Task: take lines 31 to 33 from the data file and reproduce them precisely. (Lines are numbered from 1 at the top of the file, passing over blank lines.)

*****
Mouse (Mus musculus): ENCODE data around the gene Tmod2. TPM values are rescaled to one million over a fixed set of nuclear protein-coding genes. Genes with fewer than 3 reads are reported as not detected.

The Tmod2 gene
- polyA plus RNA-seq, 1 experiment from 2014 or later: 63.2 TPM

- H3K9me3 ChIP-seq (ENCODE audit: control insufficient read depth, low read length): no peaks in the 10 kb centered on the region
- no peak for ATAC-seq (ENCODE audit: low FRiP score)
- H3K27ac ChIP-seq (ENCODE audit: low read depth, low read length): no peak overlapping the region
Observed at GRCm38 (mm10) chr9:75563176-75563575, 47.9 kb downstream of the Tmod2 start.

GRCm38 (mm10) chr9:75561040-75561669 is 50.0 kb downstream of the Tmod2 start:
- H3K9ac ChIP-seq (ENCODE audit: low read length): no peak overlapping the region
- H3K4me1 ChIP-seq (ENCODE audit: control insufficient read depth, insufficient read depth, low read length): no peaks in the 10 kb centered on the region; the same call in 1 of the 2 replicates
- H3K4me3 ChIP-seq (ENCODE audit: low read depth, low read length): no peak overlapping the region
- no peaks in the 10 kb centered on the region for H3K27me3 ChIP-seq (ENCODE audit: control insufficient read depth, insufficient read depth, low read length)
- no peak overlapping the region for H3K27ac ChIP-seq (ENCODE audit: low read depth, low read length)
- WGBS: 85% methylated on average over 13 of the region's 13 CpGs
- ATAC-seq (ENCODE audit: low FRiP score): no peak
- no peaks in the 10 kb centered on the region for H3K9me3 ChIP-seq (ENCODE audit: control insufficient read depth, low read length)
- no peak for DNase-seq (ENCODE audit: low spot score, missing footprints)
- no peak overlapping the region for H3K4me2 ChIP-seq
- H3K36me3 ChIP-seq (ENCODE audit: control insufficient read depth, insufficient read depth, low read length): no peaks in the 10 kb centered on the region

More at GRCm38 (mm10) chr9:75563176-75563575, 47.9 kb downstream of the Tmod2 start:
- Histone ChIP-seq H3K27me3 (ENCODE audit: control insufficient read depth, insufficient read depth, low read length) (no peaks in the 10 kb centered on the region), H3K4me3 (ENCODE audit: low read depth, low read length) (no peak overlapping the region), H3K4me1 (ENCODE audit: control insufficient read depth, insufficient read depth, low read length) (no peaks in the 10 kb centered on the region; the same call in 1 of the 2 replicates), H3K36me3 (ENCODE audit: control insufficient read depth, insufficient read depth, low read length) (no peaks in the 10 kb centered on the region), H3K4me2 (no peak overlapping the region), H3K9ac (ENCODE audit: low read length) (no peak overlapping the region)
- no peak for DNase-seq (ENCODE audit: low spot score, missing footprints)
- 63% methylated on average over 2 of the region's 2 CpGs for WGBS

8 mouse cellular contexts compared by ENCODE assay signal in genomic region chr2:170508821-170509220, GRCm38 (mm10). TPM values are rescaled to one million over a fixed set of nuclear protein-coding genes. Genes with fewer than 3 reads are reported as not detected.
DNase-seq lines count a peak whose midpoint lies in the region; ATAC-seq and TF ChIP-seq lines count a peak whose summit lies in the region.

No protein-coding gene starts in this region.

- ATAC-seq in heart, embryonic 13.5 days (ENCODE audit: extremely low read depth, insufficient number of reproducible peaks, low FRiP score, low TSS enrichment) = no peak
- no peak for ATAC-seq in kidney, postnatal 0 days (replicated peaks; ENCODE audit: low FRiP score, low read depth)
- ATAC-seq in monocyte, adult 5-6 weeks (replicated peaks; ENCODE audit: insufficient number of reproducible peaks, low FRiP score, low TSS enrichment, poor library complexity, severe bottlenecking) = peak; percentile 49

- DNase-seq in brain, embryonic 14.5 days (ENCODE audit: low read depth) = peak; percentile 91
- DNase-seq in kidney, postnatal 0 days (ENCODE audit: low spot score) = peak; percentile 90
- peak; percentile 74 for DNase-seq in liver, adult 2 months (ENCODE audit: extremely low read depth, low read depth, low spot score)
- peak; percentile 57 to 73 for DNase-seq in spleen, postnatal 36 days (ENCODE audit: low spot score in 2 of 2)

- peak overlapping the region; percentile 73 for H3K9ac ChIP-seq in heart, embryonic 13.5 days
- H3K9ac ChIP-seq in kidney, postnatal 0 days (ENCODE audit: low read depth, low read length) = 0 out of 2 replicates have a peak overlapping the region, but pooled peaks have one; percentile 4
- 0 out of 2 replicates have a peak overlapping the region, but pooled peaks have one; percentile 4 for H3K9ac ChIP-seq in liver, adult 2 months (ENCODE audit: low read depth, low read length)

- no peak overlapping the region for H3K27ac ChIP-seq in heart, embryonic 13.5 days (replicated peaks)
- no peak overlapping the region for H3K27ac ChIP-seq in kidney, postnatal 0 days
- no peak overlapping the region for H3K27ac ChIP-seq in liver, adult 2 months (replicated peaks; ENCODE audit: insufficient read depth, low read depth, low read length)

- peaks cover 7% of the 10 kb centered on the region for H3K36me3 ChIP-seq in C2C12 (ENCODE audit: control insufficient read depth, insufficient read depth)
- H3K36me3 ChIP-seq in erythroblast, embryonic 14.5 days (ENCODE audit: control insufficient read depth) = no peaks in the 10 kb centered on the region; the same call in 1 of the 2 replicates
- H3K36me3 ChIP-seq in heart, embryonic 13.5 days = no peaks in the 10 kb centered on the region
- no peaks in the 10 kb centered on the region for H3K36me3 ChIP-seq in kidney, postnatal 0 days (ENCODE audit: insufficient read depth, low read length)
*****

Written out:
- DNase-seq in kidney, postnatal 0 days (ENCODE audit: low spot score) = peak; percentile 90
- peak; percentile 74 for DNase-seq in liver, adult 2 months (ENCODE audit: extremely low read depth, low read depth, low spot score)
- peak; percentile 57 to 73 for DNase-seq in spleen, postnatal 36 days (ENCODE audit: low spot score in 2 of 2)